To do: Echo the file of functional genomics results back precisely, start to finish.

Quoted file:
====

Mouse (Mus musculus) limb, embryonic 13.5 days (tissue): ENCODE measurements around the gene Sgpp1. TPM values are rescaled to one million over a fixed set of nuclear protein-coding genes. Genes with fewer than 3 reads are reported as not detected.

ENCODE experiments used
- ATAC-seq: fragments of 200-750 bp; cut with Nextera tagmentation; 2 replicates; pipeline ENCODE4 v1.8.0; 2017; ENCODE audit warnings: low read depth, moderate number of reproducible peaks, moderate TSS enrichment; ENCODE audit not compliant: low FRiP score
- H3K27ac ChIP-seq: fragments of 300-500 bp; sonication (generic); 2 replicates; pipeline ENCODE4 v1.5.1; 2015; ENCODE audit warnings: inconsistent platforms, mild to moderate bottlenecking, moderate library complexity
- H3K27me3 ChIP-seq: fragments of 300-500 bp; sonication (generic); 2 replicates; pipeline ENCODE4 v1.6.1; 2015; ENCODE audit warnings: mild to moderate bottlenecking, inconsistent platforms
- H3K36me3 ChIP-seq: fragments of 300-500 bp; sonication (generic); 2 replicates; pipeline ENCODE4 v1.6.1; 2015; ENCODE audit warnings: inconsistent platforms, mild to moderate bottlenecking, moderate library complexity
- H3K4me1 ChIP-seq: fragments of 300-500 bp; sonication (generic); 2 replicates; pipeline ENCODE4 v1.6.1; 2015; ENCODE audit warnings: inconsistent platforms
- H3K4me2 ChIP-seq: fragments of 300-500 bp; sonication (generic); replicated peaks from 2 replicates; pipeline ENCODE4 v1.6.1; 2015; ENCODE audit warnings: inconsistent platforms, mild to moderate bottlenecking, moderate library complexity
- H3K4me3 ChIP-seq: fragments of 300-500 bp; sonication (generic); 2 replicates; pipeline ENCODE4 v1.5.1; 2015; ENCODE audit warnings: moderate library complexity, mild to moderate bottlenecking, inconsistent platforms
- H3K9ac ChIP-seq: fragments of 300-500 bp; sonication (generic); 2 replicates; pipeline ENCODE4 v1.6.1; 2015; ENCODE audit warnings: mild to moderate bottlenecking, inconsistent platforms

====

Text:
Mouse (Mus musculus) limb, embryonic 13.5 days (tissue): ENCODE measurements around the gene Sgpp1. TPM values are rescaled to one million over a fixed set of nuclear protein-coding genes. Genes with fewer than 3 reads are reported as not detected.

ENCODE experiments used
- ATAC-seq: fragments of 200-750 bp; cut with Nextera tagmentation; 2 replicates; pipeline ENCODE4 v1.8.0; 2017; ENCODE audit warnings: low read depth, moderate number of reproducible peaks, moderate TSS enrichment; ENCODE audit not compliant: low FRiP score
- H3K27ac ChIP-seq: fragments of 300-500 bp; sonication (generic); 2 replicates; pipeline ENCODE4 v1.5.1; 2015; ENCODE audit warnings: inconsistent platforms, mild to moderate bottlenecking, moderate library complexity
- H3K27me3 ChIP-seq: fragments of 300-500 bp; sonication (generic); 2 replicates; pipeline ENCODE4 v1.6.1; 2015; ENCODE audit warnings: mild to moderate bottlenecking, inconsistent platforms
- H3K36me3 ChIP-seq: fragments of 300-500 bp; sonication (generic); 2 replicates; pipeline ENCODE4 v1.6.1; 2015; ENCODE audit warnings: inconsistent platforms, mild to moderate bottlenecking, moderate library complexity
- H3K4me1 ChIP-seq: fragments of 300-500 bp; sonication (generic); 2 replicates; pipeline ENCODE4 v1.6.1; 2015; ENCODE audit warnings: inconsistent platforms
- H3K4me2 ChIP-seq: fragments of 300-500 bp; sonication (generic); replicated peaks from 2 replicates; pipeline ENCODE4 v1.6.1; 2015; ENCODE audit warnings: inconsistent platforms, mild to moderate bottlenecking, moderate library complexity
- H3K4me3 ChIP-seq: fragments of 300-500 bp; sonication (generic); 2 replicates; pipeline ENCODE4 v1.5.1; 2015; ENCODE audit warnings: moderate library complexity, mild to moderate bottlenecking, inconsistent platforms
- H3K9ac ChIP-seq: fragments of 300-500 bp; sonication (generic); 2 replicates; pipeline ENCODE4 v1.6.1; 2015; ENCODE audit warnings: mild to moderate bottlenecking, inconsistent platforms